Such acquisitions would result in a slaveholding empire, centered on the Caribbean, and give the South hegemony in Congress
The Franklin Pierce administration, which took office in March 1853, had a strong pro-southern, pro-expansion mindset. At Pierce’s inauguration, he stated, “The policy of my Administration will not be controlled by any timid forebodings of evil from expansion.” While slavery was not the stated goal nor Cuba mentioned by name, he favored...
The Franklin Pierce administration, which took office in March 1853, had a strong pro-southern, pro-expansion mindset. At Pierce’s inauguration, he stated, “The policy of my Administration will not be controlled by any timid forebodings of evil from expansion.” While slavery was not the stated goal nor Cuba mentioned by name, he favored the annexation of Cuba as a slave state. Cuba’s annexation had long been a goal of U.S. slaveholding expansionists, as the establishment of Cuba as a slave state in the United States would, pro-slavery interests expected, provide a base and jumping off point for U.S. acquisitions of other territories in the Caribbean and Latin America where slavery would be legal. Their dream was for a new empire, modeled on Ancient Rome, with the Caribbean taking the part the Mediterranean had some 2,000 years ago. A bunch of new slave states would also allow the South to control Congress, so a lot was at stake.
Pierce showed this bias in his appointments. He named future Confederate president Jefferson Davis as Secretary of War, expansionists John Y. Mason of Virginia and Solon Borland of Arkansas as ministers, respectively, to France and Nicaragua, and Louisiana Senator Pierre Soule, an outspoken proponent of Cuban annexation, as ambassador to Spain to negotiate an acquisition of Cuba from that nation. Soule held this post until 1855.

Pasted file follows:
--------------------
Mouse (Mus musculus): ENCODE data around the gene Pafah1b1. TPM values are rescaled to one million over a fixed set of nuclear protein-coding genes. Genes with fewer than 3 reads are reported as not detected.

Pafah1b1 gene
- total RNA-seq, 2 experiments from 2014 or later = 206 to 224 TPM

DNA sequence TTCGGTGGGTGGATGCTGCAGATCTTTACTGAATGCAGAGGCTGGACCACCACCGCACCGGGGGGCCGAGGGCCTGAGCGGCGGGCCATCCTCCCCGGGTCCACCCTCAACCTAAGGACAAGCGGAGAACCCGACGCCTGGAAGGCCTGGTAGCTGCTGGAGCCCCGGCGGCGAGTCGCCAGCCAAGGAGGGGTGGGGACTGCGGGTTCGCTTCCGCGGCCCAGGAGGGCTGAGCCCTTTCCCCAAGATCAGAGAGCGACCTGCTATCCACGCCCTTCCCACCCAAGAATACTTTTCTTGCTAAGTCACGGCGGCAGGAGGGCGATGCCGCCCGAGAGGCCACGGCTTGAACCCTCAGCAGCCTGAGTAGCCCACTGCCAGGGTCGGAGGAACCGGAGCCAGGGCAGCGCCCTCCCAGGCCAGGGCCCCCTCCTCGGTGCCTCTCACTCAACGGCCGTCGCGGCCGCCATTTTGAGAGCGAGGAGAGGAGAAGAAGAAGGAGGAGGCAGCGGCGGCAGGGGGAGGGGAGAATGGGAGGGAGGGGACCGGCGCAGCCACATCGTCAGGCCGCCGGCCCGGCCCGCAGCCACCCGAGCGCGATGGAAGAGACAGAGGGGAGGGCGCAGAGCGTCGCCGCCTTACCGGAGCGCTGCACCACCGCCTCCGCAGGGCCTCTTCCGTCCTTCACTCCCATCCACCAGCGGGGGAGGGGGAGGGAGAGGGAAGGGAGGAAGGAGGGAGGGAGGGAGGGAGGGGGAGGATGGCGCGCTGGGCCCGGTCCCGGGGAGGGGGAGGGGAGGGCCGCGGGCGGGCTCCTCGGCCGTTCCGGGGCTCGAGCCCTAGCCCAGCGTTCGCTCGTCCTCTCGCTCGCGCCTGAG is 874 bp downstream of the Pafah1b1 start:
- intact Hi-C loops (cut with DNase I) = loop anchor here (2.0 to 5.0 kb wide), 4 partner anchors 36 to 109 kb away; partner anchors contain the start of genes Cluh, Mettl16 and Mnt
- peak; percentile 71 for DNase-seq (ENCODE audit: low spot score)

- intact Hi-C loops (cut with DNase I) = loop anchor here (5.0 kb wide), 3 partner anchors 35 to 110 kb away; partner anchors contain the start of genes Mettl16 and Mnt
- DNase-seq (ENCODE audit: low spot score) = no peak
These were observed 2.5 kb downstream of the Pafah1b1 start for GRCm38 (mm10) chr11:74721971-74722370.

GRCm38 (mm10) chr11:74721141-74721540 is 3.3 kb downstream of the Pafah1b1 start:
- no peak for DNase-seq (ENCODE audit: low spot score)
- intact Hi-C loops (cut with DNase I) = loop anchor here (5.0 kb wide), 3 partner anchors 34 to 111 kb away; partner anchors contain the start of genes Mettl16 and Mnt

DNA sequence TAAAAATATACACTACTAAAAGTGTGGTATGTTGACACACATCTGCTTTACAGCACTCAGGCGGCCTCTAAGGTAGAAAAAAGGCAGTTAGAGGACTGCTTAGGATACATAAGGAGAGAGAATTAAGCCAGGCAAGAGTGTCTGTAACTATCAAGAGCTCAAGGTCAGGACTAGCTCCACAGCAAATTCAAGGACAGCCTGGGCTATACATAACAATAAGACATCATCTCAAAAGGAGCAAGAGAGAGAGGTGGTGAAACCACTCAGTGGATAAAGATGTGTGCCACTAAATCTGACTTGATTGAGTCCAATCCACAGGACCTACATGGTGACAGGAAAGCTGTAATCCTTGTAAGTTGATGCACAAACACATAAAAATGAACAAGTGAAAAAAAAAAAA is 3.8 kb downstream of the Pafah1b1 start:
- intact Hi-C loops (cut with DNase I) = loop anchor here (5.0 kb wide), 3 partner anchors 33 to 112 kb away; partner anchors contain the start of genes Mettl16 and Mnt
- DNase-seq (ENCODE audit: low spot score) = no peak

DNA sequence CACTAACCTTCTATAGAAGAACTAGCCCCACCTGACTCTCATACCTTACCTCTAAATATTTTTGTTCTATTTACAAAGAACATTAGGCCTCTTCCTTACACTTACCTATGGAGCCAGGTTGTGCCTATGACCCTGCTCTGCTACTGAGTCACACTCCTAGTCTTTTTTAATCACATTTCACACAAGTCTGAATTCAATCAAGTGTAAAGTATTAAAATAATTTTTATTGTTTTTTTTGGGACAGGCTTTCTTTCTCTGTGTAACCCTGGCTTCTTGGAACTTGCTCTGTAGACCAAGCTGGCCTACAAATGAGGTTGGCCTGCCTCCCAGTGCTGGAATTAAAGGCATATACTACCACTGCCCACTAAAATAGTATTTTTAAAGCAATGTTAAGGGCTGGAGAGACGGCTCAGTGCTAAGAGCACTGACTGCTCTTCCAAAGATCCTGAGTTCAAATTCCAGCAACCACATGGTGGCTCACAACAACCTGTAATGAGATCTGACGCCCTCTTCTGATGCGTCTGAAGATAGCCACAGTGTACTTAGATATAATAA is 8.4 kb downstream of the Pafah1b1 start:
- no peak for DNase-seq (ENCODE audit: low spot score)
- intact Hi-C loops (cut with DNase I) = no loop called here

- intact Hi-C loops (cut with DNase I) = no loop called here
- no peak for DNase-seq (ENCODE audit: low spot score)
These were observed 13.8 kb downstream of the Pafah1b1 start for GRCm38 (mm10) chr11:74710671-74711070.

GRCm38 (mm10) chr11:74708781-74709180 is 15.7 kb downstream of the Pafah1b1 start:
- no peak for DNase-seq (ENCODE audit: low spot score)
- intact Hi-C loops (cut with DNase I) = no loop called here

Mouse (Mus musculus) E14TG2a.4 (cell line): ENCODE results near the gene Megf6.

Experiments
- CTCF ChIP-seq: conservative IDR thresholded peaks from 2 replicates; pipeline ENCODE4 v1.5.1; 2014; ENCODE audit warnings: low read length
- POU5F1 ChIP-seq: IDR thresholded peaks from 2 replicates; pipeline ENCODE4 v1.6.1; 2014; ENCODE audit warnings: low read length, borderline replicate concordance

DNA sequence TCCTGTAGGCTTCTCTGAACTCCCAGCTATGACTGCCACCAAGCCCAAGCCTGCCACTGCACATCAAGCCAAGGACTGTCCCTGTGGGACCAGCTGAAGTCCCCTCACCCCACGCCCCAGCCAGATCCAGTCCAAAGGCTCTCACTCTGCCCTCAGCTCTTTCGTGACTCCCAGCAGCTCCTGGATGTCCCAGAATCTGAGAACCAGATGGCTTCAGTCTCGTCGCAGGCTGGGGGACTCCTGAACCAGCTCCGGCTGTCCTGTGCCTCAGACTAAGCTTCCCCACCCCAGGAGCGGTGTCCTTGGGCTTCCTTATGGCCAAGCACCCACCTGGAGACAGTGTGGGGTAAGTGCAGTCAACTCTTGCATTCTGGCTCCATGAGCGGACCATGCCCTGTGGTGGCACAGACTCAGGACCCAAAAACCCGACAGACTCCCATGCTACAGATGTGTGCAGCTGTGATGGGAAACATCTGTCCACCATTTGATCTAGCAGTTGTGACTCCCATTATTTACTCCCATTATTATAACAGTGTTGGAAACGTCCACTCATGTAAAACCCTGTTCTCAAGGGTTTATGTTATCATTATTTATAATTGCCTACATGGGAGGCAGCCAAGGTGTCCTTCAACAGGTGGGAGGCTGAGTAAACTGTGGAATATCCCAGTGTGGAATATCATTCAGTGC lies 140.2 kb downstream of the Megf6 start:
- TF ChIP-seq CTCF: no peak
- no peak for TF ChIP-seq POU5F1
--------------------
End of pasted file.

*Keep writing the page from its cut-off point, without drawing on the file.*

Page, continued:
In October 1854, Soule became co-author of the Ostend Manifesto, a document that described the rationale for the United States to purchase Cuba from Spain while implying that the U.S. should declare war if Spain refused. At the national level, American leaders had been satisfied to have the island remain in weak Spanish hands so long as it did not pass to a stronger power such as Britain or France. The Ostend Manifesto proposed a shift in foreign policy, justifying the use of force to seize Cuba in the name of national security. Northern leaders adamantly opposed an acquisition of Cuba.
Partly-printed document signed, as President, Washington, March 28, 1854, ordering the Secretary of State to affix the Seal of the United States to “a Full Power authorizing Mr. Soule to negotiate a treaty between the United States and Her Catholic Majesty…” Queen Isabella II of Spain was the Catholic Majesty referred to.
Soule failed to convince Spain to sell Cuba, and at a time when the U.S. was convulsed by the uproar over the Kansas-Nebraska Bill and repeal of the Missouri Compromise, war with Spain never caught the public’s interest.
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